Sarah Smith is the only widow listed among the loyal residents of the St. John River. She lived in Conway where her husband Peter had been “much harassed by the rebels”. He died, leaving Sarah to care for their two children. Thomas Jones, who had married a widow with seven children, was noted as being a loyalist, having been wounded and taken prison by the rebels.

Hugh Quinton had once been a rebel, fighting at Nova Scotia’s Fort Cumberland. But since that failed attack, he had “taken the Oath of Allegiance to His Majesty and behaved in a loyal manner, turned out sundry times and fought the rebel parties”. Daniel Lovet was another former patriot who saw the error of his ways and took the oath of allegiance to the crown. Ever since he “hath behaved well”.

It is interesting to note the willingness to forgive and forget on the part of the British administration. Patriots in the rebelling colonies failed to follow that example, forcing tens of thousands of loyal Americans to seek refuge in the northern wilderness of Nova Scotia. And when they arrived, those refugees settled along the St. John River — only to discover that their neighbours had also faced rebel attacks, fought in loyal militias, and had their prized treasures plundered by privateers.

In the years that followed the influx of displaced Americans along the St. John River, the loyalist refugees and the loyal residents intermarried. Thus, many New Brunswickers can trace their ancestry back to those who arrived in the colony in 1783 — and also to those who first established their homesteads twenty years earlier.

To secure permission to reprint this article, email Stephen Davidson.

J.R. Roaf – Closing the Gap of Missing Information

One thing learned from the preparation of Loyally Yours — 100 Years of The UELAC is that there is still lots to discover buried in the history of The United Empire Loyalists’ Association of Canada. When you look closely at the list of presidents on the Dominion website, you notice a four year gap in the names in the thirties. In Loyalist Trails (July 23, 2013) the article “Proxy Votes Disrupt UELAC AGM — 1935” referred to a newspaper clipping which stated that the AGM was adjourned without the election. Further research led to a 1937 clipping entitled “U.E.L. Group Re-United” which indicated provisional officers included Stanley Mills of Hamilton as President. Who served as president during those four years?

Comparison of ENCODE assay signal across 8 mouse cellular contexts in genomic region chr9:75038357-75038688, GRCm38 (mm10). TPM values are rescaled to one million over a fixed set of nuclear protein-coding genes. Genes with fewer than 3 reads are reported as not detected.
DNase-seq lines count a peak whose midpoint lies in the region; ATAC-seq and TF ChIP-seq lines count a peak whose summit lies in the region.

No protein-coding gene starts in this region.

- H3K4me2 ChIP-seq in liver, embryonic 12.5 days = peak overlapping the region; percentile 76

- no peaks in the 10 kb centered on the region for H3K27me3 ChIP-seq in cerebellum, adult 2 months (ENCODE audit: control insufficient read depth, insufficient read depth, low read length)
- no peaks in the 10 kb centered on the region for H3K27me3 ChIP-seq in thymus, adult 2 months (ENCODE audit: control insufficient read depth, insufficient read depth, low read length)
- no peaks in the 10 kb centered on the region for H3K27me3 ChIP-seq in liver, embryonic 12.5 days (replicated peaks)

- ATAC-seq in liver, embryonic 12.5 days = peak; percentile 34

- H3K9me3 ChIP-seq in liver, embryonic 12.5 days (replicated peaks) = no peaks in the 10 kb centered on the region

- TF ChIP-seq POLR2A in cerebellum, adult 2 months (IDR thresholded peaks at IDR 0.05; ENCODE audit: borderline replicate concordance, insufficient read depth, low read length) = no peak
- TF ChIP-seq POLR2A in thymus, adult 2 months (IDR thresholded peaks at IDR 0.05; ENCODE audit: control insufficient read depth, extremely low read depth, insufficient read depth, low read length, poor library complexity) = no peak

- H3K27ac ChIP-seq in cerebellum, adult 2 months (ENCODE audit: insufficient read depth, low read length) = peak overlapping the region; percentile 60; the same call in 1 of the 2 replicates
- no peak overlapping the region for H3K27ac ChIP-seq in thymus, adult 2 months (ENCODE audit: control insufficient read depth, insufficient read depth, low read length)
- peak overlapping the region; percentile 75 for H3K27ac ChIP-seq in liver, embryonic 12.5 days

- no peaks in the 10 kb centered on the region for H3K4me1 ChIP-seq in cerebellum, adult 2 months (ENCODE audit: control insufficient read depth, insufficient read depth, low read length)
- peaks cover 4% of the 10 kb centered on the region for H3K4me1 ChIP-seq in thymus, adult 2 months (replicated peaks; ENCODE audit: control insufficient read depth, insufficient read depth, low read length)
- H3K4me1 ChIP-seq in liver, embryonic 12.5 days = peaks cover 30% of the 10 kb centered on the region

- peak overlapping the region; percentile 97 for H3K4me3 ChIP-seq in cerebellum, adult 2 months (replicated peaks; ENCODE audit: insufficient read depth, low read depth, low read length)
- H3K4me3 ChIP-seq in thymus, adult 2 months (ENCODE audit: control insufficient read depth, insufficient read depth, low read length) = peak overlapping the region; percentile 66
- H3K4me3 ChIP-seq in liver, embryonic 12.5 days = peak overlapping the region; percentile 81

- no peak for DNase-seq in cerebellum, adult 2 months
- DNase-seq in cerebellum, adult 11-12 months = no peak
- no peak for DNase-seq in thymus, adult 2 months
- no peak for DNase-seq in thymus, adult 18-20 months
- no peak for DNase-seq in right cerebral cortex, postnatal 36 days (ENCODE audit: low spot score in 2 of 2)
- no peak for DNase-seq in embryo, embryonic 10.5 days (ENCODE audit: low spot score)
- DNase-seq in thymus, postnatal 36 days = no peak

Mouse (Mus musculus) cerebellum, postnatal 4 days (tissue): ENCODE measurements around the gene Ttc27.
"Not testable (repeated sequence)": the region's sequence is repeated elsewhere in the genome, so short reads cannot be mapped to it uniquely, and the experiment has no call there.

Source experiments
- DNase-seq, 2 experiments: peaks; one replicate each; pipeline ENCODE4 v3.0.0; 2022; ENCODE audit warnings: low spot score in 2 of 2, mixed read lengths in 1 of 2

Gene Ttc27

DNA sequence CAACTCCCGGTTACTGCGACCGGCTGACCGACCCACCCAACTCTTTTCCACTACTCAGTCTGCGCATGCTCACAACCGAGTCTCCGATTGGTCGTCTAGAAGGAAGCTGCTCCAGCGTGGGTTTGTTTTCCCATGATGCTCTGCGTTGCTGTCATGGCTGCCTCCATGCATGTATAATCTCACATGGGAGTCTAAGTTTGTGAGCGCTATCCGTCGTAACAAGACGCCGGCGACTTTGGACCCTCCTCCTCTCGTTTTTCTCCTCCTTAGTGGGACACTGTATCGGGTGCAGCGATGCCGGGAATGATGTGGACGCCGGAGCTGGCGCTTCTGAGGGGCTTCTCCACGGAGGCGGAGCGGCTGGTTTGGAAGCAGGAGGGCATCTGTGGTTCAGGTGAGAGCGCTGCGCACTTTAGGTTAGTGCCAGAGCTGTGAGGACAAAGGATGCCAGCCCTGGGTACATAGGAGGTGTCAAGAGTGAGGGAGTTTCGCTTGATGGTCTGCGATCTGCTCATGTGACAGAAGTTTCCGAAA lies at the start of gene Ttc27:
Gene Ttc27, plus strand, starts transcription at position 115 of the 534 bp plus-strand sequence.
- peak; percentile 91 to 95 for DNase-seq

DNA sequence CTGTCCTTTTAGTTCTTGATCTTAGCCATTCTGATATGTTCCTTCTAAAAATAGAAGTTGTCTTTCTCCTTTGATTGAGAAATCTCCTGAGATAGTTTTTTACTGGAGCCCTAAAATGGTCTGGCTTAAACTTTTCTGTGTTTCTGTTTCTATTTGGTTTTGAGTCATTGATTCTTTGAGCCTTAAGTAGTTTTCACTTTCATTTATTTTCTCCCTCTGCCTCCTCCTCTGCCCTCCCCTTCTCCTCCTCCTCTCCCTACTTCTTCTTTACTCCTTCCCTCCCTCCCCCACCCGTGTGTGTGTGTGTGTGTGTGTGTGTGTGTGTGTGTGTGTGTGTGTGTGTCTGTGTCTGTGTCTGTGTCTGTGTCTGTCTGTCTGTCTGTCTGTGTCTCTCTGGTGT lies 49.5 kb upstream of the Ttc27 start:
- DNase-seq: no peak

On May 18, 1937 charters were signed for Hamilton, Vancouver, Winnipeg and Gov. Simcoe Branches by a Jas. R. Roaf, President and E. Christie, Secretary. In the latter clipping, J.R. Roaf is referred to as the legal advisor. Thanks to the Craig Genealogy Team we discovered there was a J. Roaf, Barrister in the 1851 Canada Directory. That same year a James Richardson Roaf was born. (Date of death recorded as October 9, 1947 in Toronto.) On March 1, 1879 the birth of a James Richardson Roaf was registered in York. By 1900 J. R. Roaf is listed in the Governor General’s Body Guard of Canada. His WWI enlistment papers refer to him as Major, living in Victoria BC and working as a mining engineer. He died in Los Angeles in 1961. Which J.R. Roaf served the UELAC as president? What did he look like?

Martha Hemphill found a picture dated July 16, 1938 in the Toronto Branch archives of a J.R. Roaf K.C. UE sitting in the rose garden of the C.N.E. Is this the man who signed the charters or was it his son?

Until additional information is discovered, J.R. Roaf has been credited with the position of President of The UELAC for 1935-1937, until further notice.

…fhh education/outreach

On the Field; In the Camp: Royal Yorkers at Black Creek

The King’s Royal Yorkers annual weekend at Black Creek Pioneer Village in Toronto will take place on Saturday June 14 and Sunday June 15 (Fathers’ Day) this year.

Camps will be set up for the various Yorker companies and visiting regiments (Loyalist and Rebel). Various activities and vignettes will take place throughout the village. There will be a battle each afternoon.

…Alex Lawrence

And in the Cabin – Scadding’s That Is

King George’s birthday festival at Scadding Cabin, June 15, 11 am – 2pm, Exhibition Place, Toronto

Celebrate Father’s Day by toasting the birthday of King George III with free cider! Hannah Shira Naiman will sing period songs at 11:15. There will also be a demonstration of spinning and a demonstration of skill by members of the Incorporate Militia at 12 and at 1.

Scadding Cabin is located west of the bandshell, near the wind turbine. Exhibition Place. Metered parking available. www.yorkpioneers.org

…David Raymont

From the Twittersphere and Beyond